Teens and Alcohol: A Dangerous Combination

Teens and Alcohol: A Dangerous Combination

If you’re the parent of a teenager, you may have been faced with the subject of underage drinking; and, even if you haven’t experienced it personally, you’ve likely given the matter some thought. With alcohol being affordable, relatively easy to obtain, and popular among teens and young adults, the threat of underage drinking is very real, and one that hits close to home for countless families. However, while teenage drinking is a common issue, many parents are not only uninformed but also unsure of how to broach this topic with their kids.

Keep reading for tips on spotting the symptoms of alcohol abuse, and talking to your children about the risks and complications of underage drinking.

Talking to Your Kids About Underage Drinking

Communicating with a teenager can be challenging, to say the least. And, unfortunately, touchy subjects like alcohol are even harder to talk about. Thankfully, tips like the following can help:

* Keep the lines of communication open. If you expect your children to be open with you, you have to let them know that you’re there, 24/7. No time is the wrong time to discuss underage drinking, so let your children know that you’re always willing to listen and help.

* Stay calm. When talking about teenage drinking, emotions can run high. Keep in mind that anger and other strong emotions can make your teen shut down completely, therefore severing the lines of communication and leaving you unable to help. So, remember to keep your cool, no matter what’s thrown your way, and give your child a safe space where they can speak, openly and honestly.

* Don’t judge. Just like anger, judgment can spell disaster for healthy communication. Although this issue is very personal, try to view it through an objective lens. Also, try to put yourself in your child’s shoes: how would you want your parents to communicate and react in a similar situation?

* Explain the risks. Without using scare tactics, explain the risks of underage drinking to your teen. Include points like lowered inhibitions, poor judgment, legal complications and an increased risk of injury and assault.

Spotting the Signs of Underage Drinking

Even if you’ve got the communication thing down to a science, it’s a good idea to learn to spot the signs of alcohol abuse in your teenager. Underage drinking is often associated with symptoms and behaviors like the ones listed below.

* Mood swings. Yes, teenagers can be moody; however, excessive mood swings can indicate a larger problem. Depression, mania, and irritation are common among individuals suffering from drug or alcohol abuse. According to addiction specialists at Crestview Recovery Center, which offers personalized drug rehab, alcohol can lead to erratic, or even violent, behaviors.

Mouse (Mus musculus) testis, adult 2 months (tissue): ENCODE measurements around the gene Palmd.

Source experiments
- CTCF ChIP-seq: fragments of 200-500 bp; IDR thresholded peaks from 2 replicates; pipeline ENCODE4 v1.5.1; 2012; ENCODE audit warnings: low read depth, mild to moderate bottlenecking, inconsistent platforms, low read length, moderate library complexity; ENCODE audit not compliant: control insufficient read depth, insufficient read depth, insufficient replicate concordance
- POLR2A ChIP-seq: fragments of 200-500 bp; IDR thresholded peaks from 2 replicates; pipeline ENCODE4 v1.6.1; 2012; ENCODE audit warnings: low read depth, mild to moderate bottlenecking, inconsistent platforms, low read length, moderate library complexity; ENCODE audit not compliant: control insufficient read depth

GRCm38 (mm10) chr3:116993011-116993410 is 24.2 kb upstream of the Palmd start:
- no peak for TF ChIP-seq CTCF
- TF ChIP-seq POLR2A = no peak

* Social withdrawal, or changes in social behaviors. Many teens exhibit social withdrawal when struggling with substance abuse; others may start hanging out with a new crowd, while spending less and less time with old friends.

* Problems at school. Dropping grades and problems with teachers and other authority figures can point to a problem with alcohol. If your teen is having issues at school, it’s worth it to find out if alcohol is part of the problem.

* Physical signs of drinking. Slurred speech, trouble with balance, nausea and vomiting, bloodshot eyes and drowsiness are a few visible signs of intoxication. When abuse of alcohol is prolonged, teens may exhibit marked changes in appearance, fluctuations in weight, problems with hygiene and more.

Underage drinking and teen alcoholism are serious issues. And though it’s an emotional topic that’s difficult to address, parents and kids can communicate about alcohol, honestly and effectively. And with the tips provided here, you’re better equipped to talk to your child, as well as spot the warning signs of underage drinking. If the problem has progressed to an addiction, finding a local addiction specialist should be your next call. You can help a functioning alcoholic recover by referring them to a recovery center.


  1. Marti Tabora says

    This is really great information. Teenagers are not at all capable of handling alcohol and the fact is many adults are not even capable of making good decisions regarding drinking. Thanks for the information.

  2. Jo-Ann Brightman says

    This is good tips and information It can be very hard to analyze ateenager’s moods, but one must always keep open the lines of communication and try to ensure that thew child will speak to the parent.

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